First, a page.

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Jam flammae tulerint, inimicus et hauserit ensis. 600
Non tibi Tyndaridis facies invisa Lacaenae,
Culpatusve Paris ; divûm inclementia, divům,
Has evertit opes, sternitque a culmine Trojam.
Aspice : namque omnem, quae nunc obducta tuenti
Mortales hebetat visus tibi, et humida circum 605
Caligat, nubem eripiam : tu ne qua parentis
Jussa time, neu praeceptis parere recusa.
Hic, ubi disjectas moles avulsaque saxis
Saxa vides, mixtoque undantem pulvere fumum,
Neptunus muros, magnoque emota tridenti

610
Fundamenta quatit, totamque a sedibus urbem
Eruit. Hic Juno Scaeas saevissima portas
Prima tenet, sociumque furens a navibus agmen,
Ferro accincta, vocat.
Jam summas arces Tritonia, respice, Pallas

615
Insedit, nimbo effulgens et Gorgone saeva.
Ipse Pater Danaïs animos viresque secundas
Sufficit; ipse deos in Dardana suscitat arma.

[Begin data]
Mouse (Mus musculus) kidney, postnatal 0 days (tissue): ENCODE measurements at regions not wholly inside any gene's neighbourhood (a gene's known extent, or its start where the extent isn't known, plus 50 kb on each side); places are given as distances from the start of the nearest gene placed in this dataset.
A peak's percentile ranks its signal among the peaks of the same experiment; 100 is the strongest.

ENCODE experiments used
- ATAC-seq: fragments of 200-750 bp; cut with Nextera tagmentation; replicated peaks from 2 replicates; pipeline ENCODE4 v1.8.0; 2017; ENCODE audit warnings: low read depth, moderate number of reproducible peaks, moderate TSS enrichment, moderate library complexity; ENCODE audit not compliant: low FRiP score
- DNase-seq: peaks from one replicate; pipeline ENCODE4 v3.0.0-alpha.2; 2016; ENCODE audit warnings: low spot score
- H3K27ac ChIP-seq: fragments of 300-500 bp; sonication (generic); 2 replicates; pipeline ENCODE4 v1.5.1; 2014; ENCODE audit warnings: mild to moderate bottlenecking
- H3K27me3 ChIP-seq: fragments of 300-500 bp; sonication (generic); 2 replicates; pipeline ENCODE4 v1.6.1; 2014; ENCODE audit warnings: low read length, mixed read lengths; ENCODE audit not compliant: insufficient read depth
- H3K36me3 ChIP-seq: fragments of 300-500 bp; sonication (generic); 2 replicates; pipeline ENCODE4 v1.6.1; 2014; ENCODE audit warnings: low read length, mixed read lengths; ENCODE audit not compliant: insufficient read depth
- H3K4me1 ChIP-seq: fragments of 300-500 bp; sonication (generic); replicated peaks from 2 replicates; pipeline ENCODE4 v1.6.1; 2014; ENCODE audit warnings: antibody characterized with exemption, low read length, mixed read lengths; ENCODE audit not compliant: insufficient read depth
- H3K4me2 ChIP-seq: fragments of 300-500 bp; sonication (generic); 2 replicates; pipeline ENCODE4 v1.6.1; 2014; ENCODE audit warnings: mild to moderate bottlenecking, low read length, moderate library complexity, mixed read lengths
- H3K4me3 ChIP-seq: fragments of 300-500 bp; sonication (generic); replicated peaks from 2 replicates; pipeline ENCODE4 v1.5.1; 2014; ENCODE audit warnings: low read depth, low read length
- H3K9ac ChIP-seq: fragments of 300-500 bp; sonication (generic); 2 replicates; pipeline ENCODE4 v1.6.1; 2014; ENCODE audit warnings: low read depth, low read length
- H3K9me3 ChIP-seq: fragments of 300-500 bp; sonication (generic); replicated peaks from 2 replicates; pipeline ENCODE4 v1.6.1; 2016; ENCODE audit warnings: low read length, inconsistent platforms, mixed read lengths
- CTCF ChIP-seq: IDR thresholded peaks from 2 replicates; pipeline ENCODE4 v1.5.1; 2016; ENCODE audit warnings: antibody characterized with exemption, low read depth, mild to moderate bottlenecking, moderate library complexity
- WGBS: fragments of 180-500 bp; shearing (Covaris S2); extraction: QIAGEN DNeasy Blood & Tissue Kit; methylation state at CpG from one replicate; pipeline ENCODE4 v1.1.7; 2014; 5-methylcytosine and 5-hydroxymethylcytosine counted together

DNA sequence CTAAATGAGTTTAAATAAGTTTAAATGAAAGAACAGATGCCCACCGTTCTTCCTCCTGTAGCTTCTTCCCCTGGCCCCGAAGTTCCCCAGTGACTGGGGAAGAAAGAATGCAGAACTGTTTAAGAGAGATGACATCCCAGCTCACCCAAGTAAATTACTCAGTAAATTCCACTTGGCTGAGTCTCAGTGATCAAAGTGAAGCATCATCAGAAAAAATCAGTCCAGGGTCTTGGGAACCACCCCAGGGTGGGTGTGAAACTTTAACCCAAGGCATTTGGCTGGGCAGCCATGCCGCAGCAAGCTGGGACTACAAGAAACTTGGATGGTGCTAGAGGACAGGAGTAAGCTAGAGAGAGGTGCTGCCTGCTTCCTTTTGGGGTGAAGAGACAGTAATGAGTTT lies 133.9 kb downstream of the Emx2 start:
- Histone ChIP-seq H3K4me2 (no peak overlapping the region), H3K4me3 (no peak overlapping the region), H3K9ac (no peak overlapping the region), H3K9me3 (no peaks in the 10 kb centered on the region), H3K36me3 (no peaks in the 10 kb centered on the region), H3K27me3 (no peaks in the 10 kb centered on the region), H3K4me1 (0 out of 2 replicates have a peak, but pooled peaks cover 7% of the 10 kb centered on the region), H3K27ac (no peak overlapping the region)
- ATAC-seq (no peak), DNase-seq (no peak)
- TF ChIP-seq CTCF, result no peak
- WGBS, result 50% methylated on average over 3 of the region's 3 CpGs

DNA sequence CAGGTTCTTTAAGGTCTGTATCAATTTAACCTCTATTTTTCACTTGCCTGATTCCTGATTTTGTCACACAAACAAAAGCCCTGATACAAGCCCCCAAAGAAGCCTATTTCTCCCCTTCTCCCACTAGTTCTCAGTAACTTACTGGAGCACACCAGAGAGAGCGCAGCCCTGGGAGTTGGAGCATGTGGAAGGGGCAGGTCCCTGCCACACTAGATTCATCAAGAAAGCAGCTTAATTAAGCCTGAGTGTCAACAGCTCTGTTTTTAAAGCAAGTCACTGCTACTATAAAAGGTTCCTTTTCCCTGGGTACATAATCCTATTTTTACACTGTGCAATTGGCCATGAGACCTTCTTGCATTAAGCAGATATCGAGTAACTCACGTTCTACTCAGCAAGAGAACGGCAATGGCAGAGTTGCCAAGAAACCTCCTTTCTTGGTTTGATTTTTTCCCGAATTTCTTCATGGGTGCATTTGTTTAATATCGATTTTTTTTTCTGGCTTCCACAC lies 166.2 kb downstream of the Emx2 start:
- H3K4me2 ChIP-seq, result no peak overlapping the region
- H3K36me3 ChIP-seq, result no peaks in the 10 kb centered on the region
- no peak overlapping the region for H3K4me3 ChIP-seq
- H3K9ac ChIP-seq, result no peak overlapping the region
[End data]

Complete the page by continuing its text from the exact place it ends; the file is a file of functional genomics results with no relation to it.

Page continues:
Eripe, nate, fugam, finemque impone labori.
Nusquam abero, et tutum patrio te limine sistam.” 620
Dixerat; et spissis noctis se condidit umbris.
Apparent dirae facies, inimicaque Trojae
Numina magna deûm.

“Tum vero omne mihi visum considere in ignes
Ilium, et ex imo verti Neptunia Troja :

625 Ac veluti, summis antiquam in montibus ornum Quum, ferro accisam crebrisque bipennibus, instant

Eruere agricolae certatim ; illa usque minatur, alone prevents the present completion of their destruction. In English, we use past tenses in hypotheses— Were it not that my care opposes, by this time the flame would have.'—601. Lacaenae. See verse 577. -605. Humida, from its position, is not a mere epithet, but indicates the cause of the darkness. --606. Tu, emphatic. Parentis, feminine. -612. The Scaean gate of Troy was the one next the sea.-615. Tritonia. See verse 171.–616. Gorgone. Medusa's head, which turned into stone every one who looked on it, was placed on the breastplate or shield of Pallas.--617. Pater, Jupiter.–621. Dixerat has the force of, • she finished speaking.—622. Apparent. This vision is masterly both in conception and execution.-623. Numina deům, the gods exerting their power: